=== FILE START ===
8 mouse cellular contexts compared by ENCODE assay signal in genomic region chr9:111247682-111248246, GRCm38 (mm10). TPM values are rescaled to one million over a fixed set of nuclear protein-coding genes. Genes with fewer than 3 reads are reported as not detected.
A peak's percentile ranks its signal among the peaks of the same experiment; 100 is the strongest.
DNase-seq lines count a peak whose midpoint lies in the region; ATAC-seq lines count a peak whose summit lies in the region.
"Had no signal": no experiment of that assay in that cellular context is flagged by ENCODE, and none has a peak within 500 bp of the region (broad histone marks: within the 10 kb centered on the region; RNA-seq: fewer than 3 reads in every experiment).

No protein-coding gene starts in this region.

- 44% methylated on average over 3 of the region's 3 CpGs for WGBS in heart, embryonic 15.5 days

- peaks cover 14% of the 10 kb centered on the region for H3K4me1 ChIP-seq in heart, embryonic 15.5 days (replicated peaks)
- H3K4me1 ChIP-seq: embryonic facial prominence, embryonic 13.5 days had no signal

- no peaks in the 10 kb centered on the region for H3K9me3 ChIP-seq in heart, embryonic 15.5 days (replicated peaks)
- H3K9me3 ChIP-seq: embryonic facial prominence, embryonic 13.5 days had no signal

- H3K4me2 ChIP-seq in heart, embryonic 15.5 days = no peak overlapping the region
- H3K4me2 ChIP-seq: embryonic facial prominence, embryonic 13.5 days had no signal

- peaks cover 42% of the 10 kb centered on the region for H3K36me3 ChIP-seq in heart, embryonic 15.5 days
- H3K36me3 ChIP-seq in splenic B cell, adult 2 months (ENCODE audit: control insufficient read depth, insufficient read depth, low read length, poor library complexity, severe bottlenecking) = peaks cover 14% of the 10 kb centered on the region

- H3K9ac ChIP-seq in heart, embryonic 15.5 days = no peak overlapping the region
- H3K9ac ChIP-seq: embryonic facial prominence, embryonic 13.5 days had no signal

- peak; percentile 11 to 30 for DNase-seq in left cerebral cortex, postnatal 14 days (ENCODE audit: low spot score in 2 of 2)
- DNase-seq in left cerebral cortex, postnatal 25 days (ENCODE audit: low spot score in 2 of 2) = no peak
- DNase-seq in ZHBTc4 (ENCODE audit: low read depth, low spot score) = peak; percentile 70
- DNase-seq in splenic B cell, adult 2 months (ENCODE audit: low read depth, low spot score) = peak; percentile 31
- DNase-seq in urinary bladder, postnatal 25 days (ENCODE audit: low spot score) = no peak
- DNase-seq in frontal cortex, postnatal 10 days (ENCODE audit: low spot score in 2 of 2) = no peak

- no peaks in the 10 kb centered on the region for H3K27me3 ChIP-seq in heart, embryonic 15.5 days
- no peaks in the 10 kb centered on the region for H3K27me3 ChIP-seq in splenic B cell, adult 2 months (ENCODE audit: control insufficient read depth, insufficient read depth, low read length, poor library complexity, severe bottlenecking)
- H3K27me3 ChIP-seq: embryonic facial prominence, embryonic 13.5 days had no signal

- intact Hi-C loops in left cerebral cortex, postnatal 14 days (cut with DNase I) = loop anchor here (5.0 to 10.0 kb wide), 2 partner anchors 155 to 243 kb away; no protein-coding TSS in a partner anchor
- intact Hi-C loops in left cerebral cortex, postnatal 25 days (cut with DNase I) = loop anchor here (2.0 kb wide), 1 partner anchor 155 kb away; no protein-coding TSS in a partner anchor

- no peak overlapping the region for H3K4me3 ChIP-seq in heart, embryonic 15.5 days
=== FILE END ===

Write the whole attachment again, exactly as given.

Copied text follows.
8 mouse cellular contexts compared by ENCODE assay signal in genomic region chr9:111247682-111248246, GRCm38 (mm10). TPM values are rescaled to one million over a fixed set of nuclear protein-coding genes. Genes with fewer than 3 reads are reported as not detected.
A peak's percentile ranks its signal among the peaks of the same experiment; 100 is the strongest.
DNase-seq lines count a peak whose midpoint lies in the region; ATAC-seq lines count a peak whose summit lies in the region.
"Had no signal": no experiment of that assay in that cellular context is flagged by ENCODE, and none has a peak within 500 bp of the region (broad histone marks: within the 10 kb centered on the region; RNA-seq: fewer than 3 reads in every experiment).

No protein-coding gene starts in this region.

- 44% methylated on average over 3 of the region's 3 CpGs for WGBS in heart, embryonic 15.5 days

- peaks cover 14% of the 10 kb centered on the region for H3K4me1 ChIP-seq in heart, embryonic 15.5 days (replicated peaks)
- H3K4me1 ChIP-seq: embryonic facial prominence, embryonic 13.5 days had no signal

- no peaks in the 10 kb centered on the region for H3K9me3 ChIP-seq in heart, embryonic 15.5 days (replicated peaks)
- H3K9me3 ChIP-seq: embryonic facial prominence, embryonic 13.5 days had no signal

- H3K4me2 ChIP-seq in heart, embryonic 15.5 days = no peak overlapping the region
- H3K4me2 ChIP-seq: embryonic facial prominence, embryonic 13.5 days had no signal

- peaks cover 42% of the 10 kb centered on the region for H3K36me3 ChIP-seq in heart, embryonic 15.5 days
- H3K36me3 ChIP-seq in splenic B cell, adult 2 months (ENCODE audit: control insufficient read depth, insufficient read depth, low read length, poor library complexity, severe bottlenecking) = peaks cover 14% of the 10 kb centered on the region

- H3K9ac ChIP-seq in heart, embryonic 15.5 days = no peak overlapping the region
- H3K9ac ChIP-seq: embryonic facial prominence, embryonic 13.5 days had no signal

- peak; percentile 11 to 30 for DNase-seq in left cerebral cortex, postnatal 14 days (ENCODE audit: low spot score in 2 of 2)
- DNase-seq in left cerebral cortex, postnatal 25 days (ENCODE audit: low spot score in 2 of 2) = no peak
- DNase-seq in ZHBTc4 (ENCODE audit: low read depth, low spot score) = peak; percentile 70
- DNase-seq in splenic B cell, adult 2 months (ENCODE audit: low read depth, low spot score) = peak; percentile 31
- DNase-seq in urinary bladder, postnatal 25 days (ENCODE audit: low spot score) = no peak
- DNase-seq in frontal cortex, postnatal 10 days (ENCODE audit: low spot score in 2 of 2) = no peak

- no peaks in the 10 kb centered on the region for H3K27me3 ChIP-seq in heart, embryonic 15.5 days
- no peaks in the 10 kb centered on the region for H3K27me3 ChIP-seq in splenic B cell, adult 2 months (ENCODE audit: control insufficient read depth, insufficient read depth, low read length, poor library complexity, severe bottlenecking)
- H3K27me3 ChIP-seq: embryonic facial prominence, embryonic 13.5 days had no signal

- intact Hi-C loops in left cerebral cortex, postnatal 14 days (cut with DNase I) = loop anchor here (5.0 to 10.0 kb wide), 2 partner anchors 155 to 243 kb away; no protein-coding TSS in a partner anchor
- intact Hi-C loops in left cerebral cortex, postnatal 25 days (cut with DNase I) = loop anchor here (2.0 kb wide), 1 partner anchor 155 kb away; no protein-coding TSS in a partner anchor

- no peak overlapping the region for H3K4me3 ChIP-seq in heart, embryonic 15.5 days